Spring shopping? Your clothing budget has real power

Because fashion trends got a makeover during the pandemic, the fashion industry was under pressure to have one too. While we were all on Zoom, Teams, FaceTime and GoogleMeet in tops and sweatpants, trying to keep our cats, dogs and grandchildren out of sight, the fashion industry itself was unsettled by more than the pandemic. These companies have faced increased pressure to reduce their massive environmental impact and also take care of their workforce. Fashion is a $2.4 trillion industry that employs 300 million people worldwide across its value chain, and 80% of the 75 million garment workers are women between the ages of 18 and 35.

Have fashion companies used the pandemic downtime to reorganize to better file their returns to reduce their carbon footprint? Have they taken care of garment workers, millions of whom work in developing countries for pennies and suddenly find themselves without a job indefinitely?

The short answer is “no,” according to Kerry Bannigan, founder and executive director of the Fashion Impact Fund and co-founder and CEO of the Conscious Fashion campaign, in a lengthy Earth Month interview on my Electric Ladies Podcast recently.

“I think a lot of us who work in impact really thought seeing this unprecedented disruption to the fashion space would mean they would be forced to reevaluate. What would that look like? We then started hearing words about ‘pivot, adapt, reset, remodel’, the chance to create a whole new era in the fashion industry,” Bannigan said.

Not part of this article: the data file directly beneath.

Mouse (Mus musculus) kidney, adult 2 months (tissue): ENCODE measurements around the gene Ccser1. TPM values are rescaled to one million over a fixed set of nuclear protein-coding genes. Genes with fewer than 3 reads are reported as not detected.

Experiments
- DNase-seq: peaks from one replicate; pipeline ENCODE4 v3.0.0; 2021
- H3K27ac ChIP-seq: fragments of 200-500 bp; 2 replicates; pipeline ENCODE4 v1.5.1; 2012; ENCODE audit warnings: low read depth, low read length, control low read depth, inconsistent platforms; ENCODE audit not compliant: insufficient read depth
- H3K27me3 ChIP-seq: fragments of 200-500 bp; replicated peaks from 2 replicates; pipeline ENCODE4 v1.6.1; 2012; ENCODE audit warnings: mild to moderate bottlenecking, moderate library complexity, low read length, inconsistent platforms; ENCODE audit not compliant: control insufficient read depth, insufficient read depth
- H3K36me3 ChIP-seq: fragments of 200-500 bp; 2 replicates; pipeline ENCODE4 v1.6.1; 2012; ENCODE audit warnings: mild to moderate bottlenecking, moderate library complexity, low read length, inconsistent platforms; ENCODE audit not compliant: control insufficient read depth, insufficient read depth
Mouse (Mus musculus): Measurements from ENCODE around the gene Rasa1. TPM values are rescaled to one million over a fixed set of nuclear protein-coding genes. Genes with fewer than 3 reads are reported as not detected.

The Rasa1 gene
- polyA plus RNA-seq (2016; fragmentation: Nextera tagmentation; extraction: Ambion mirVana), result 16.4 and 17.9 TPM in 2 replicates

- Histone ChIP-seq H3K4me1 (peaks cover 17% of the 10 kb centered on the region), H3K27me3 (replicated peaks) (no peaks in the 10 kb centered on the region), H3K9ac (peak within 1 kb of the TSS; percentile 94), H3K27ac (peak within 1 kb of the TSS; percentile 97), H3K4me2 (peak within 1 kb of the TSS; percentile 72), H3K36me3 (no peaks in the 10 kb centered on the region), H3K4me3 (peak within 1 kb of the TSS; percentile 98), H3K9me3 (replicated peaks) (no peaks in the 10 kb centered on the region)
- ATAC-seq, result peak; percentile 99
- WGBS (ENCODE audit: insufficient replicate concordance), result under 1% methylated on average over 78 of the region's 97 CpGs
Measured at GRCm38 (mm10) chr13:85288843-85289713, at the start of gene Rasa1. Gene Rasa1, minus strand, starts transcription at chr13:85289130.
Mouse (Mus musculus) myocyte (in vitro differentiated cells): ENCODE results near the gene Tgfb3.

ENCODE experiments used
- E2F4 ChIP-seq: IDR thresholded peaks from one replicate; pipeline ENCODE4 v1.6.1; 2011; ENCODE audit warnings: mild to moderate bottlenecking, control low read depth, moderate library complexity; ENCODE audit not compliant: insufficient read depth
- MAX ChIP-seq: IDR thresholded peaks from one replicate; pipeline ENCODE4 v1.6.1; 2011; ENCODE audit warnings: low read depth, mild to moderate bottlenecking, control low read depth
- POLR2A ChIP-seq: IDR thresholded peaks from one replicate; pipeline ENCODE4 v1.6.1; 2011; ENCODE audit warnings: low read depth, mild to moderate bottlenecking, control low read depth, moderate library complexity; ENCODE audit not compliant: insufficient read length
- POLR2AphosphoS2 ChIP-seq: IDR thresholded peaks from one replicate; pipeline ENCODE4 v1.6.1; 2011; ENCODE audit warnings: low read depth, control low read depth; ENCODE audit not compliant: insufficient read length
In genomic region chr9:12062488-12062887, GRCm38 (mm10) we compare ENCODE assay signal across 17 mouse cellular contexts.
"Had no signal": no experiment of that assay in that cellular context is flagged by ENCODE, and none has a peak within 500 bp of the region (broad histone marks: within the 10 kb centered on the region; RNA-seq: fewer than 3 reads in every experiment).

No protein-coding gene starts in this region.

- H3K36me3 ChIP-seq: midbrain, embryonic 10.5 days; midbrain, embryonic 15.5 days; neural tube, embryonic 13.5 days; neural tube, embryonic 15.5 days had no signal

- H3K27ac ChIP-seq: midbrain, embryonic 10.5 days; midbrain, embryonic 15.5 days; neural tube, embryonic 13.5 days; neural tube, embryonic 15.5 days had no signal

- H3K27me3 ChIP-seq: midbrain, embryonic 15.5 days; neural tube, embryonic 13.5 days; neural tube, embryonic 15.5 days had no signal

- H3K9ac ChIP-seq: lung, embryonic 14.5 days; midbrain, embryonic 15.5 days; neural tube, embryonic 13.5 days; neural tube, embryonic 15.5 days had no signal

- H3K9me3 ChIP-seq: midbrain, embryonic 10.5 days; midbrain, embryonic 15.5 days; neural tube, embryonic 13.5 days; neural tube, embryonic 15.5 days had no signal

“And while some (clothing companies) have decided to do that, the reality is that the industry is still lacking in progress. Because, on the other hand, other people have gotten into sweat very quickly. disposable… And so with that, you started seeing the booming sales for huge companies that are dubbed under the “disposable” or “fast fashion” sectors.

Fast fashion is the exact opposite of sustainable.

Few industries tout their sustainability credentials more forcefully than the fashion industry,” recently wrote Kenneth P. Pucker, former chief operating officer of clothing company Timberland and now a professor at the Fletcher School, in the Harvard Business Review. “Products ranging from swimwear to wedding dresses are marketed as carbon-positive, organic or vegan, while yoga mats made from mushrooms and sneakers made from sugarcane dot the shelves of retailers. New business models including recycling, resale, rental, reuse and repair are being marketed as environmental lifesavers. The sad truth, however, is that all of this experimentation and supposed “innovation” in the fashion industry over the past 25 years has failed to mitigate its global impact. »

Startling stats – the fashion industry’s massive impact on the environment